The Scottish government has set out a 10-year plan to halt the decline of bee and butterfly populations.
The number of pollinating insects in Scotland, including bees, butterflies and hoverflies, has declined by an estimated 51% since 1980.
There are fears this could have a negative impact on farming, food security, the economy and human health.
Ministers have approved a "pollinator strategy" in a bid to protect the insects and boost flower-rich habitats.
Scottish Natural Heritage led the development the strategy, alongside a range of environment and land management groups such as the Bee Farmers Association, the Bumblebee Conservation Trust, the National Farmers Union and Scottish Land and Estates.
- greater use of green urban infrastructure, like rooftop gardens
- the restoration and creation of habitats rich in flowers
- development of bee and butterfly-friendly pest control
- new research into the impact of climate change on pollinators
SNH chairman Mike Cantlay said there was "growing evidence" that bees and butterflies were "facing tough times".
He said: "Pollination is crucial for our environment - and, therefore, our own health, wealth and wellbeing.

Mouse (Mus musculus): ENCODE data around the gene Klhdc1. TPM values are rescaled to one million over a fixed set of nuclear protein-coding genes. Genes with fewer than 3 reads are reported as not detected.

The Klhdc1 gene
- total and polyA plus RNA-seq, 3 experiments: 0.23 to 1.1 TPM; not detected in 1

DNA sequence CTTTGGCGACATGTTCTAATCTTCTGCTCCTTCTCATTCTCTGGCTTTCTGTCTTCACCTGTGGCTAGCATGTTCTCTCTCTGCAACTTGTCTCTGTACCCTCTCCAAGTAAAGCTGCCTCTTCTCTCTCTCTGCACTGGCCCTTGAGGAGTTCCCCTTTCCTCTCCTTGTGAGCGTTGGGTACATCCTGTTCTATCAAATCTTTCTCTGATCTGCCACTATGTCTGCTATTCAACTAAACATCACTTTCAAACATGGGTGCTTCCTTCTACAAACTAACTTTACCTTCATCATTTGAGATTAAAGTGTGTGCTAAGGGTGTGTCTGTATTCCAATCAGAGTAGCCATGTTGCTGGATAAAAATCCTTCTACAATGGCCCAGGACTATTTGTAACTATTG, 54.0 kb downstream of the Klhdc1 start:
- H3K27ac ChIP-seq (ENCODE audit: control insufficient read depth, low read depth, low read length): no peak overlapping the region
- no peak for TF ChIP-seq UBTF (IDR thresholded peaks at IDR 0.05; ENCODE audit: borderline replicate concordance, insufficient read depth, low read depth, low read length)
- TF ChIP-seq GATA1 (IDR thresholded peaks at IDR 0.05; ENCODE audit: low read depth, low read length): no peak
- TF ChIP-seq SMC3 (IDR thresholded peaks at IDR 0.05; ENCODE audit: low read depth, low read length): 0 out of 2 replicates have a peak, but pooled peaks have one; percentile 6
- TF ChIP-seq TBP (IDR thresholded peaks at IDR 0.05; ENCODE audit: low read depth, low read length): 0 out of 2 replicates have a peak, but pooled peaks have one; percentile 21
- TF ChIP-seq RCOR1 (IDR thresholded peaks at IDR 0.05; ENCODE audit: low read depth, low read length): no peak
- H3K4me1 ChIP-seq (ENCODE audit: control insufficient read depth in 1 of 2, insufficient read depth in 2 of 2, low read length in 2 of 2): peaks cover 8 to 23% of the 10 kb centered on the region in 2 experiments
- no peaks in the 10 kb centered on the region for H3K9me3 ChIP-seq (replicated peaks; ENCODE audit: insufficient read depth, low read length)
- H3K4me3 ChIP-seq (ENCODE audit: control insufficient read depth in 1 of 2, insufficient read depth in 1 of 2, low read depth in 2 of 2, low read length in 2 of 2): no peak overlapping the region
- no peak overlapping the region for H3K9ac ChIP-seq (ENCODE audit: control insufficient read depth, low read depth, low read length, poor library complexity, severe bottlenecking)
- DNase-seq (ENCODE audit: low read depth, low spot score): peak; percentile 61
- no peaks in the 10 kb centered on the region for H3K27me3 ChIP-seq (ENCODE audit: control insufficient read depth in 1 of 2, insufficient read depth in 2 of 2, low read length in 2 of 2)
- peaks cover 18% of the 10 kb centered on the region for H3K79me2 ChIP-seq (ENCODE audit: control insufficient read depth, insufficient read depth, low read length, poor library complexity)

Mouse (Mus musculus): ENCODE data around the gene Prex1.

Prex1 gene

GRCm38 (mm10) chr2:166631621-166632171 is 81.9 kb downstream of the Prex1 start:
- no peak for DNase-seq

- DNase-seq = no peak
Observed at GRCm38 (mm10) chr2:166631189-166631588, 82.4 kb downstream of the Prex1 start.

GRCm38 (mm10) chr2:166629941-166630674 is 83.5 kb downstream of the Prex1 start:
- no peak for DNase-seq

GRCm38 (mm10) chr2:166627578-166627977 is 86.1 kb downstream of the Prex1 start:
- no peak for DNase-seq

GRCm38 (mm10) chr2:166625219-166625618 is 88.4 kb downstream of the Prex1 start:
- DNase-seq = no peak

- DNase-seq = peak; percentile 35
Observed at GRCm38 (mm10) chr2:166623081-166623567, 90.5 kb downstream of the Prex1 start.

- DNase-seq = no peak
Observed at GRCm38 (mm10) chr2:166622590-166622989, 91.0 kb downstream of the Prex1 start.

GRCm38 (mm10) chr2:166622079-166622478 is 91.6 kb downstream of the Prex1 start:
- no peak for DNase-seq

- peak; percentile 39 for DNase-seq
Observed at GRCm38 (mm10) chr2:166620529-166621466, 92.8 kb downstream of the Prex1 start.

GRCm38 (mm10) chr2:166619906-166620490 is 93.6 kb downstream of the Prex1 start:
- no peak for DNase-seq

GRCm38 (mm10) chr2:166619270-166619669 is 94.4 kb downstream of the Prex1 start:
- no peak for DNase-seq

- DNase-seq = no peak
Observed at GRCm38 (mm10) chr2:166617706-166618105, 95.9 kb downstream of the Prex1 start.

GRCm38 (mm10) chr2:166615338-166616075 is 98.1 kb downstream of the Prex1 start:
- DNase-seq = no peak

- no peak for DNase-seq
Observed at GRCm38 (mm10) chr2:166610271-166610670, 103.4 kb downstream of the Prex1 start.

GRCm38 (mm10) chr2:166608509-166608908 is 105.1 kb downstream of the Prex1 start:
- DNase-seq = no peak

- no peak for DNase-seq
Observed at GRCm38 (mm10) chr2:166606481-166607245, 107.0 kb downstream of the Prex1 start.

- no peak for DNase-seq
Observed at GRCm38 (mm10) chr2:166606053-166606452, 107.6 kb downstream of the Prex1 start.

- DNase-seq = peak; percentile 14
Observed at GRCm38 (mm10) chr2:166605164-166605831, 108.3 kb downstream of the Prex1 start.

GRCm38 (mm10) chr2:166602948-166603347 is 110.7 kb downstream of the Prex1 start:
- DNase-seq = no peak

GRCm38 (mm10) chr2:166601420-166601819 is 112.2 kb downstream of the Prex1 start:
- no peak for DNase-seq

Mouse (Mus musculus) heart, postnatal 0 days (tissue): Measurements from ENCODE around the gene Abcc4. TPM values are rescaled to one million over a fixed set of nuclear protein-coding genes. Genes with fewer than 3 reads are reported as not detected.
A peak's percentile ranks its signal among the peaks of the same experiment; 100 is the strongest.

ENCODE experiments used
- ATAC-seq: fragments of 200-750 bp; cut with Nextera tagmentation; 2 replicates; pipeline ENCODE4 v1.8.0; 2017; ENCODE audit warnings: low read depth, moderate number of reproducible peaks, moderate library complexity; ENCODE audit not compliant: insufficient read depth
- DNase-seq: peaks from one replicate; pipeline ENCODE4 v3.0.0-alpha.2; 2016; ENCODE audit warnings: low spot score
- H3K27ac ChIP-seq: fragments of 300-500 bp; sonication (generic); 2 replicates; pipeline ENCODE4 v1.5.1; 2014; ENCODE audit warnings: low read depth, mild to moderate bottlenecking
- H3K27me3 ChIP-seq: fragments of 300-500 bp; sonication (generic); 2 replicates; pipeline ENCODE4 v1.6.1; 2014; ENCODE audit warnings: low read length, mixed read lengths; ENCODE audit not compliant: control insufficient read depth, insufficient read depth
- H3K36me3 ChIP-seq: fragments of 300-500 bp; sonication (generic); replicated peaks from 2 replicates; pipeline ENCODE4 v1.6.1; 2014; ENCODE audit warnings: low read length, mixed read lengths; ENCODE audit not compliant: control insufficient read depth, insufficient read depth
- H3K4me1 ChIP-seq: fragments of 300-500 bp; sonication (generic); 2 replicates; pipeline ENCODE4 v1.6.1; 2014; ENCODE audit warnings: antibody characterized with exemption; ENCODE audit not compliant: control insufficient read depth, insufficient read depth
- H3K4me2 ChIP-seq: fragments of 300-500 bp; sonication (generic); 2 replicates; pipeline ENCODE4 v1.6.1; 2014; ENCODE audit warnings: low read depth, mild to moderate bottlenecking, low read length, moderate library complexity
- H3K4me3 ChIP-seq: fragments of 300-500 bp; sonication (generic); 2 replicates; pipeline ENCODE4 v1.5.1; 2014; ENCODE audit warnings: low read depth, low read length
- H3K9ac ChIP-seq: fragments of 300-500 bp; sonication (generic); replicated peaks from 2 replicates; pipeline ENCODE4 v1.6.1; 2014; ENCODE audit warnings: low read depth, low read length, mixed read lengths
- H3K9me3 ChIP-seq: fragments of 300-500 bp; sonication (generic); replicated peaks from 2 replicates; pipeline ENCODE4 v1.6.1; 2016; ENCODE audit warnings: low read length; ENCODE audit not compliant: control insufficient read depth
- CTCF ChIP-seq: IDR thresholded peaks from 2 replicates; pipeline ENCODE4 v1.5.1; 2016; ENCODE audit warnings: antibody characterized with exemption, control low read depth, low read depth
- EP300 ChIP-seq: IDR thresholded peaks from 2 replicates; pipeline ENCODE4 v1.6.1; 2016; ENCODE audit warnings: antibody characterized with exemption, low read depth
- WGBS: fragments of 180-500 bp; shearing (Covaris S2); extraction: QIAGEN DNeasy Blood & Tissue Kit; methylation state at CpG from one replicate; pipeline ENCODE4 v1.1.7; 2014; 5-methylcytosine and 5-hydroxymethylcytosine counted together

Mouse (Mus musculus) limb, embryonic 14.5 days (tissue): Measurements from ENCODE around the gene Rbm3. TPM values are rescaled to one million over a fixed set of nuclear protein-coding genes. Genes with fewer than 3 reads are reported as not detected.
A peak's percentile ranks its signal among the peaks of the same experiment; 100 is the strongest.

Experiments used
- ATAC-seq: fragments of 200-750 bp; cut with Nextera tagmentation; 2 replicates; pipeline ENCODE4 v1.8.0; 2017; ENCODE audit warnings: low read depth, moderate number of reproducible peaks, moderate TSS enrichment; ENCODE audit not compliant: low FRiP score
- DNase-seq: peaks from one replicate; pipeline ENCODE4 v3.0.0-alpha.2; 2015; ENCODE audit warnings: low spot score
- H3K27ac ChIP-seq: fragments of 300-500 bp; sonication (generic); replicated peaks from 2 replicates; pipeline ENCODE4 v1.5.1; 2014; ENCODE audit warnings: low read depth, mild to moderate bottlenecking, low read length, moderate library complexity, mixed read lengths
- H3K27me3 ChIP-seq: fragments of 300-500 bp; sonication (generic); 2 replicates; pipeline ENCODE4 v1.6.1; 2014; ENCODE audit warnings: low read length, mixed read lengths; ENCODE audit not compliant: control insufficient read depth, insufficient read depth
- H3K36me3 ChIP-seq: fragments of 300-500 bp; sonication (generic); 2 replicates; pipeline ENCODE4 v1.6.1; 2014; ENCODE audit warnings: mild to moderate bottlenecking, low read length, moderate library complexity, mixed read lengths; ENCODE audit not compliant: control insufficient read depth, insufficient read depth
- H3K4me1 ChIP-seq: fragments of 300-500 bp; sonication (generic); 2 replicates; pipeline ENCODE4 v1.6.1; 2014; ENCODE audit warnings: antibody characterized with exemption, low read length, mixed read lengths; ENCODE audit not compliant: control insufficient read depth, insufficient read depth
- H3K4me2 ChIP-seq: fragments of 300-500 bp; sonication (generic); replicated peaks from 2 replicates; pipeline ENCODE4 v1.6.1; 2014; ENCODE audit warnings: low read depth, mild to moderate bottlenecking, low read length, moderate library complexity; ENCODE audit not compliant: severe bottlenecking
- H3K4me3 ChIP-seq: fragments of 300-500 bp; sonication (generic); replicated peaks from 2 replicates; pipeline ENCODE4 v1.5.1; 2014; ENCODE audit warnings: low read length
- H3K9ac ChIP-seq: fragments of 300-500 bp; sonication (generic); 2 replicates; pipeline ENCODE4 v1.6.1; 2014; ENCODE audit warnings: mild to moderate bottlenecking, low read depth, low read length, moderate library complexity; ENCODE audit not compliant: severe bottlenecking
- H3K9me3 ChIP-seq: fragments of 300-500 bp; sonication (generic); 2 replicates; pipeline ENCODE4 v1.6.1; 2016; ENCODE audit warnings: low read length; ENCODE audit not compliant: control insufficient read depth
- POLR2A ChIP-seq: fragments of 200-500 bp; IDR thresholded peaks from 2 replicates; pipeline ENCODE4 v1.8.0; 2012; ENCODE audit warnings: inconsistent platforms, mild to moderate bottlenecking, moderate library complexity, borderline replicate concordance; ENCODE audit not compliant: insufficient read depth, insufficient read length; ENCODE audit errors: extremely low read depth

"This strategy sets out what needs to be done to ensure these bees and insects survive and thrive for generations to come, contributing to healthy ecosystems and landscapes in our country."
Environment Secretary Roseanna Cunningham added: "Scotland's biodiversity is one of our key assets, and the contribution the humble bumble bee and other pollinators make to this wonderful environment should not be underestimated. That is why we are committed to making Scotland a more pollinator friendly place.
"Pressures like land use change, pesticides, pollution, disease and climate change are threatening these life-giving insects, so we must act now to protect the pollinators and in turn safeguard our environment, our food and in turn our health."